The Old Post Office is one of the loveliest buildings in Washington, DC. Built in 1899, this brawny Romanesque structure dominates Pennsylvania Avenue between the White House and the Capitol.
If you lived in DC in the 1990s, then you remember it as a food court that would fill with high school tour groups during the summer. With a glass skylight a dozen stories up, the food court was loud and chaotic but convenient to the museums on the National Mall.
You could also take an elevator up the clock tower to get a wonderful view of the Washington Monument, so close that it looked like you could reach out and touch it. Run by the National Park Service, it was free and there usually wasn’t much of a wait.
When the food court era ended, the General Services Administration (GSA) looked for a tenant for this unwieldy and aging property.
That tenant was Donald Trump. The reality show star promised to transform the historic property into a five-star hotel.
Instead, he turned it into a garish palace for corrupt, insider dealings. A marble floor was put over the old food court, the railings and bannisters were gilded with gold leaf and crystal chandeliers hung from the rafters. The Trump International Hotel opened in September 2016.
For people who lived in DC, it became a joke, a place for wealthy rubes to be fleeced by the Trump crime family.
More seriously, the Trump International Hotel became how corporations and foreign governments paid off the President, paying inflated room rates in exchange for access. It also became infamous for the many conspiracies hatched in the lobby by people like Rudy Giuliani.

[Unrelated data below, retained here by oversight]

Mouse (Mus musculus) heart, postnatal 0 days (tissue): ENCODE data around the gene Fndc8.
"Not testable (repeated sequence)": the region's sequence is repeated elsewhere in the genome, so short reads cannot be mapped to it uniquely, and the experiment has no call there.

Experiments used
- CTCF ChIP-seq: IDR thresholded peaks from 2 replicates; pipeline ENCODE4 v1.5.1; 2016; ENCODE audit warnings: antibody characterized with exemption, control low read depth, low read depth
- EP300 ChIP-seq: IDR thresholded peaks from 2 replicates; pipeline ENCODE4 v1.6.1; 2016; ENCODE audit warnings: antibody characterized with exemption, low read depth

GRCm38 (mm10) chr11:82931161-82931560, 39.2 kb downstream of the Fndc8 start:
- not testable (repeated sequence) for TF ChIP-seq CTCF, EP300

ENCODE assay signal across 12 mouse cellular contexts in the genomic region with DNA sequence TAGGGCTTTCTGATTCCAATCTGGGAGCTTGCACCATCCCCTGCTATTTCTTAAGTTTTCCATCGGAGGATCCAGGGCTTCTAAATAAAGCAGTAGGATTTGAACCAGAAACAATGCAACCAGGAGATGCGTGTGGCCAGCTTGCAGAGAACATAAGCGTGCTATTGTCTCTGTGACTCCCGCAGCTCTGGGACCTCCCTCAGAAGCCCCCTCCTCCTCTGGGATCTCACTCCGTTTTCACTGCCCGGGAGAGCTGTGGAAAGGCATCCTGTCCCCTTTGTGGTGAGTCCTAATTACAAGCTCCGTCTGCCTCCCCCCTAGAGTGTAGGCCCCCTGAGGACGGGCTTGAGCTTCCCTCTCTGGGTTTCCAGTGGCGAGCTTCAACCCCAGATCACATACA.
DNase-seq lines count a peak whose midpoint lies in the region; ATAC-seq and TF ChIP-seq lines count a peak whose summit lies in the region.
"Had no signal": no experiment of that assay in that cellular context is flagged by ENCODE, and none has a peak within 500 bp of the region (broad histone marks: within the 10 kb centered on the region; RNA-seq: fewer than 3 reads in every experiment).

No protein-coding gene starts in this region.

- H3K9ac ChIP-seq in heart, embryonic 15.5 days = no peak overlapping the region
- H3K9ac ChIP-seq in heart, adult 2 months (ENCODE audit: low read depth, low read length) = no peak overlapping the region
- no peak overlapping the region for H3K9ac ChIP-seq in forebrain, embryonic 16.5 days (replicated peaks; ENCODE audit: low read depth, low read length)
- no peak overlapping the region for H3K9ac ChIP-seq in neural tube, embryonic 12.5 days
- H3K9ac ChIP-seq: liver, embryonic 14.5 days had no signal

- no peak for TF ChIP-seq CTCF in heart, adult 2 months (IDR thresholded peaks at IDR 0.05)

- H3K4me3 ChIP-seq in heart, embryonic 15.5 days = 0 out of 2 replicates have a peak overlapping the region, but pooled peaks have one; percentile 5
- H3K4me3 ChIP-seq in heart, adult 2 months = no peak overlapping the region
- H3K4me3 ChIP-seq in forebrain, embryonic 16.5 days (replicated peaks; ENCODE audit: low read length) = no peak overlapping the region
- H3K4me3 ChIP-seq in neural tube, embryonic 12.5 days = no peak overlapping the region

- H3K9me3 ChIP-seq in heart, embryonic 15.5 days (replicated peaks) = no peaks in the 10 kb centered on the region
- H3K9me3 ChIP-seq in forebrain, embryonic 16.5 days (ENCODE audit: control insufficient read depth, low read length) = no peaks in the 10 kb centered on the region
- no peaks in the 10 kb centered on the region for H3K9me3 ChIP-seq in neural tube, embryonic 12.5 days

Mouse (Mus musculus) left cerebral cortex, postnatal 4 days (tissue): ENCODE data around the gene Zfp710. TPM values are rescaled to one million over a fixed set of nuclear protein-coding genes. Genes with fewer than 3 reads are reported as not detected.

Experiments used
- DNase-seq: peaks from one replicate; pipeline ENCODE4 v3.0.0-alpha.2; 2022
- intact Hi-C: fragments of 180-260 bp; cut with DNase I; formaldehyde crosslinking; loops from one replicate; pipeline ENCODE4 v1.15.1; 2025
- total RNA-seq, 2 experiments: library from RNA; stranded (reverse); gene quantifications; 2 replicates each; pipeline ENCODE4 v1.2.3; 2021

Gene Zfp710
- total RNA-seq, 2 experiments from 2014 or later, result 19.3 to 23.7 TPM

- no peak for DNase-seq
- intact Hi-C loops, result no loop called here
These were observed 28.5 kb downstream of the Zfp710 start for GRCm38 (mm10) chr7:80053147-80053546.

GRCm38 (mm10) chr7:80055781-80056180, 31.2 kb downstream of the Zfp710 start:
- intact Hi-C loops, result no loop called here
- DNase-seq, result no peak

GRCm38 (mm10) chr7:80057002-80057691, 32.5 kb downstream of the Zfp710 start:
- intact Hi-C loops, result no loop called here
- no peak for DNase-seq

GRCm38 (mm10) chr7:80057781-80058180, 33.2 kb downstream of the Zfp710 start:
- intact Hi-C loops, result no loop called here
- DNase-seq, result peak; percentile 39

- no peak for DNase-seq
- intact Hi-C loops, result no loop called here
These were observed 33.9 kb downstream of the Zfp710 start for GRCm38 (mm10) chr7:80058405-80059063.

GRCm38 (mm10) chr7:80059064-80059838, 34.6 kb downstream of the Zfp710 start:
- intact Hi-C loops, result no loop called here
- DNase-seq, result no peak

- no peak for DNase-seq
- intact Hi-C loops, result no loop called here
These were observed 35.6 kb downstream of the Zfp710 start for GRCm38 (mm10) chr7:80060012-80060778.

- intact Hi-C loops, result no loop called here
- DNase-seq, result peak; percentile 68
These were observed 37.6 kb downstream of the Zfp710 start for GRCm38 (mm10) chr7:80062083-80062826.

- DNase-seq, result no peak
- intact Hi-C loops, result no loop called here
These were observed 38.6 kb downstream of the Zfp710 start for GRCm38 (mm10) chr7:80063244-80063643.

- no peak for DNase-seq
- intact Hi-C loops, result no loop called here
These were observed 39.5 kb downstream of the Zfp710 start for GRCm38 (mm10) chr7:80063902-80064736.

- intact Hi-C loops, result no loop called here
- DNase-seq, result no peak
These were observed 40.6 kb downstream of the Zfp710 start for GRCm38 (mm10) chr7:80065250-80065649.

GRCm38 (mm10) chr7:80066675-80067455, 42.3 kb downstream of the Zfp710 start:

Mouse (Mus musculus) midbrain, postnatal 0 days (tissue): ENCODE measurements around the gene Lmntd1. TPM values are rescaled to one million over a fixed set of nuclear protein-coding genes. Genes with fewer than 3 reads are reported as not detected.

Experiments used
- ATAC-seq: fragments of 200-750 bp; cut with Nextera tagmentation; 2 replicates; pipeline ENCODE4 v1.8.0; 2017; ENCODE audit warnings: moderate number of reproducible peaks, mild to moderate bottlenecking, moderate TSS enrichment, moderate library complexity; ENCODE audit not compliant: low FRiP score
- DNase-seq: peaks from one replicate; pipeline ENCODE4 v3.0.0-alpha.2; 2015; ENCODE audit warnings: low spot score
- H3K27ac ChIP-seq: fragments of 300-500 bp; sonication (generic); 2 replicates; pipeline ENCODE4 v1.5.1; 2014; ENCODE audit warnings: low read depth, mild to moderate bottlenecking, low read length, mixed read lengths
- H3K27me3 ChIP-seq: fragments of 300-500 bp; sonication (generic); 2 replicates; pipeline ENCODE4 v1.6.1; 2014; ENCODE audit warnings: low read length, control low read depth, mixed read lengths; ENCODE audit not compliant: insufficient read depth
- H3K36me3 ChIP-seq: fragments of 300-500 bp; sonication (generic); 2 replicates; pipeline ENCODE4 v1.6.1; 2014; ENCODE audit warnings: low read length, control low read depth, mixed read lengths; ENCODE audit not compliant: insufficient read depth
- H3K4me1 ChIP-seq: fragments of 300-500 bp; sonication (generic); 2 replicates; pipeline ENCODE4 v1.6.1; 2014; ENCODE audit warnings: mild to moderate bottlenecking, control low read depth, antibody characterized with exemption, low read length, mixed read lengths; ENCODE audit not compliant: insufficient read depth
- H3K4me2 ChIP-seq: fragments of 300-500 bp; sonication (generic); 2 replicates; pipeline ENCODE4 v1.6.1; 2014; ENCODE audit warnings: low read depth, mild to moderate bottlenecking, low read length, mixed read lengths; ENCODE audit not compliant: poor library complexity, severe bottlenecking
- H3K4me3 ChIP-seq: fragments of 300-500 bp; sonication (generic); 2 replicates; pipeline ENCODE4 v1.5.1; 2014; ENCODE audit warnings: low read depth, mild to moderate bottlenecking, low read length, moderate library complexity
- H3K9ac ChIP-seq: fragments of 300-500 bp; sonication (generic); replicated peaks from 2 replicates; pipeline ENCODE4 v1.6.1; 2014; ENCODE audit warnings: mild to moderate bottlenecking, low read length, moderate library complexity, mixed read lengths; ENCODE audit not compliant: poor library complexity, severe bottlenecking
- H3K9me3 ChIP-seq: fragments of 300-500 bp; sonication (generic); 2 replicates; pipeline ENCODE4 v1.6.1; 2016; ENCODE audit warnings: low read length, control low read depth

In the early days of his administration (2017), if you were of the right complexion, it was not difficult to get inside and have a look around. The lobby was like the 1980s – marble floors, overstuffed couches, chairs with gold trim. It was still a massive atrium, so it was cold and the acoustics were terrible. You had to shout just to have a conversation.
The hotel soon became a center of protest against the Trump Administration. You might not to be able to get near the White House, but you could go right up to the Trump Hotel. Everyone came to protest, from people against Trump’s rump health care plan to women making out for LGBT rights.
The hotel originally had an outdoor cafe, but guests were jeered by demonstrators so that was eliminated. With a prime location on Pennsylvania Avenue, the hotel and its faux gold Trump sign were perfect to get a selfie of yourself gagging. By the end of his administration, the Trump International was ringed by fences and guards to keep it safe.
Today, DC got the Old Post Office back. Trump sold his lease to Hilton, which will turn the hotel into a Waldorf Astoria. A place with real class, not gold-trimmed banisters.
The first thing Hilton did last night was to remove the Trump name. I biked down early in the morning hoping to see it blasted off the Old Post Office. But they did that before dawn, perhaps to avoid the cheering crowds which would have showed up during the day.
I would’ve paid to pry his name off the Old Post Office. It’s a beautiful building that belongs to the public and should never have been the plaything of a tyrant.
His name no longer defiles Pennsylvania Avenue. The symbol of misrule is gone. A small victory, but a victory nonetheless.